• Posted: Oct 27, 2013 11:08:05
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Human motivation is so puzzling. Why, for instance, does a 14 year old allegedly murder his math teacher in a school bathroom and then wheel her body out to the woods in a trash bin? And why, for instance, does a seventh grader bring a gun to school, shoot a teacher, along with two fellow students, and then shoot himself? Or, why does a female Muslim blow herself up on a crowded Russian bus? Or, why do radical Republicans insist on congratulating themselves for interrupting scientific research and nearly crashing the world's economy? And, why is Kim Jong Un, the head of the poorest most repressive nation on earth, so pleased with himself for receiving a completely unearned honorary doctorate in economics from a Malaysian university? Or, even more puzzling, why are most people across the globe content to go about their daily lives while such horrors and abominations go on about them?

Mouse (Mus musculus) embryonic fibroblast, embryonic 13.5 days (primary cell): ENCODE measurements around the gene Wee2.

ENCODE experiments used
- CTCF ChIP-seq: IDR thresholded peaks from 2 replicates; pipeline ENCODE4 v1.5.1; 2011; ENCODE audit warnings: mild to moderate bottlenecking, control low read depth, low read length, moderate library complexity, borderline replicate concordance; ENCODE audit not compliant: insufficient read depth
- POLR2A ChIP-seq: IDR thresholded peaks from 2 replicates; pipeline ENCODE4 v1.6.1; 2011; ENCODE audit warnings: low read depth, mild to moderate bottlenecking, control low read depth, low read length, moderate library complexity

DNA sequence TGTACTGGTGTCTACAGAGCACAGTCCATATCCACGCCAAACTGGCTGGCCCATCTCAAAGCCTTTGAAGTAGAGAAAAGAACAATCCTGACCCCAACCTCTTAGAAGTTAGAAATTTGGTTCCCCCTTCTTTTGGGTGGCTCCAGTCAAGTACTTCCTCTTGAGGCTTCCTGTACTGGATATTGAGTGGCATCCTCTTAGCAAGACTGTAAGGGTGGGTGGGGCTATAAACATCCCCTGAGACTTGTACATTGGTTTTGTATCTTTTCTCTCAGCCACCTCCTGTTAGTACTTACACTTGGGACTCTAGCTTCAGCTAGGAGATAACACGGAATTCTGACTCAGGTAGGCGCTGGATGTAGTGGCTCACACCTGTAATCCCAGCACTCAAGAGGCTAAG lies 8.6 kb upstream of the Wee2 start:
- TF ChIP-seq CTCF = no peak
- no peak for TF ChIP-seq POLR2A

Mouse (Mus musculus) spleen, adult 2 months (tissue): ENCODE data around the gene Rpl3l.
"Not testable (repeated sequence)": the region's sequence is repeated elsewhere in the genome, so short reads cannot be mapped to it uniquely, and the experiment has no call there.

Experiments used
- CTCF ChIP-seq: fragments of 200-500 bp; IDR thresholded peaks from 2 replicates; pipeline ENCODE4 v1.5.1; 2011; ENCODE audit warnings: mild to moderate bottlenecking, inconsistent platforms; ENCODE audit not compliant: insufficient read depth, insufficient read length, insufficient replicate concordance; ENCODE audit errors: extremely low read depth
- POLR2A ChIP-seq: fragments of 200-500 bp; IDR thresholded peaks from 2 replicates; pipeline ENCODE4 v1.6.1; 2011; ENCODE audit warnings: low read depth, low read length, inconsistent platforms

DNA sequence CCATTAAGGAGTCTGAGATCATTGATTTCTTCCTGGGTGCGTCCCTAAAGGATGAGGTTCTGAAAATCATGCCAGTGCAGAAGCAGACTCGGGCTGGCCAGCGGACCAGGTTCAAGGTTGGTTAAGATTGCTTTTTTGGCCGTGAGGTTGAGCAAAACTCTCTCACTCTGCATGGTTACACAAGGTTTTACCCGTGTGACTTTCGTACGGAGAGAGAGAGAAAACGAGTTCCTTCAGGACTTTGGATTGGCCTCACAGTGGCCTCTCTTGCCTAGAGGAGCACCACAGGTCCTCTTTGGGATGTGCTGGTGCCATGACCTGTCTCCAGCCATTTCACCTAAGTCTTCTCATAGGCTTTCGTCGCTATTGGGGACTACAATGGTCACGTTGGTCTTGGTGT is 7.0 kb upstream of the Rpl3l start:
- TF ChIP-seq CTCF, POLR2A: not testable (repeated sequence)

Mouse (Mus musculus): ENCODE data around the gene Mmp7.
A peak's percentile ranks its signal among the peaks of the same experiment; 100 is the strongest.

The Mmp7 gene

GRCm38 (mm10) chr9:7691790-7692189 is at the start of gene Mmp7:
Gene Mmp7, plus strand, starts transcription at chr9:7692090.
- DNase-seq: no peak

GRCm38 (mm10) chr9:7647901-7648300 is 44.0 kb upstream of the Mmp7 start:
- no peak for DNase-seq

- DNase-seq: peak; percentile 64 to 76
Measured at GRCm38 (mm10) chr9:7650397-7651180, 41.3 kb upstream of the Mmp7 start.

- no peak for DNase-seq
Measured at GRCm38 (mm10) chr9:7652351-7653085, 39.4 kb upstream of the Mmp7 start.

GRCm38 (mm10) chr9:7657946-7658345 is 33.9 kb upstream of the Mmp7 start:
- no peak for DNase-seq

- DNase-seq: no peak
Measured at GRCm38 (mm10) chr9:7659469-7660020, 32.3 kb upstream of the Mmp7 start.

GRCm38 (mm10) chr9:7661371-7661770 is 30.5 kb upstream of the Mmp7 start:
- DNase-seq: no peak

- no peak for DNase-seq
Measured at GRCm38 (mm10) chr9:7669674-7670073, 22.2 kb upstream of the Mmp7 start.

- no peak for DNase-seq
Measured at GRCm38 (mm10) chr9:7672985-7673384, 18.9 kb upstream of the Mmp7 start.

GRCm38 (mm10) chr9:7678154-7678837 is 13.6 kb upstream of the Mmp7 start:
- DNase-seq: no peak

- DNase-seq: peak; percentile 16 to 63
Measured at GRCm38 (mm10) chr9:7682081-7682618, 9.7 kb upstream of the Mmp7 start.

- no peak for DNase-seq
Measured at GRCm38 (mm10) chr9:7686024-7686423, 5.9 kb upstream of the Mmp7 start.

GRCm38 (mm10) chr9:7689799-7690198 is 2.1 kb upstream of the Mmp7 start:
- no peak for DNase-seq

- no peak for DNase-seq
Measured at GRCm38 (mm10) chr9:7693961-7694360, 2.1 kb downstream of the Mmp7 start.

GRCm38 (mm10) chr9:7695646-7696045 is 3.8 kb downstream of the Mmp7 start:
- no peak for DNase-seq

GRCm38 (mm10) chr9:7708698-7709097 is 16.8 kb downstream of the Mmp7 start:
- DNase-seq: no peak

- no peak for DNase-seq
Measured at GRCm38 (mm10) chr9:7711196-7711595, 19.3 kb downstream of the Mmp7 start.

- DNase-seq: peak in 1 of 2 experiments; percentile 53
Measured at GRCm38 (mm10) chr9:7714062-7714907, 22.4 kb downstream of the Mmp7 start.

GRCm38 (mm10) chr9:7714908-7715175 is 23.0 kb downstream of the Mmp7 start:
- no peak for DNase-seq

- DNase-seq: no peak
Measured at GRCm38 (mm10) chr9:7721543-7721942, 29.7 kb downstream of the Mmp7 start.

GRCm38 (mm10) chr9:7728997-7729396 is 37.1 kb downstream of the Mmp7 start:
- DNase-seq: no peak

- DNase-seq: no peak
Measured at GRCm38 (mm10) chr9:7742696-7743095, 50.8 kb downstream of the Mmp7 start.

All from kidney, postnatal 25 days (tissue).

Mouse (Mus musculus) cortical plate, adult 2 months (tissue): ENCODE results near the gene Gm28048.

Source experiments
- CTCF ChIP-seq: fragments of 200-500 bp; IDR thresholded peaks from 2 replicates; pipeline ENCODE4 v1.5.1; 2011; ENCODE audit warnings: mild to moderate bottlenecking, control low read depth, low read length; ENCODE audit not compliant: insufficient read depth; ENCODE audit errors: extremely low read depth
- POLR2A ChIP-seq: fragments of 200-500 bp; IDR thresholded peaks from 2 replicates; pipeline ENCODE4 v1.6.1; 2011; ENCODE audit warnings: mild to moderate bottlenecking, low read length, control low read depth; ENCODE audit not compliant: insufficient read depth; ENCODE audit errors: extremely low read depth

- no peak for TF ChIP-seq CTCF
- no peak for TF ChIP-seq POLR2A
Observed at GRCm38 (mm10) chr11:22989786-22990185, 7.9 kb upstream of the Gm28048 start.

If you take a look at the Wikipedia page for Motivation, you'll get a sense the topic is not simple. Philosophers, writers, and researchers have been puzzling over it for centuries. Everyone struggles for a way to reduce its complexity down to simple understandable terms. And many illuminating insights have been offered, yet no one, it seems, has completely nailed it. But there is hope. The more we question and the more we offer ideas up to each other for consideration, the more comfortable we become with both what we do understand and what we still do not understand. One of the most powerful potentials we humans have is the potential for developing communities based on shared understandings, which then can become basis for flexible coordinated actions of enormous mutual benefit. This blog, in fact, is an effort in that direction.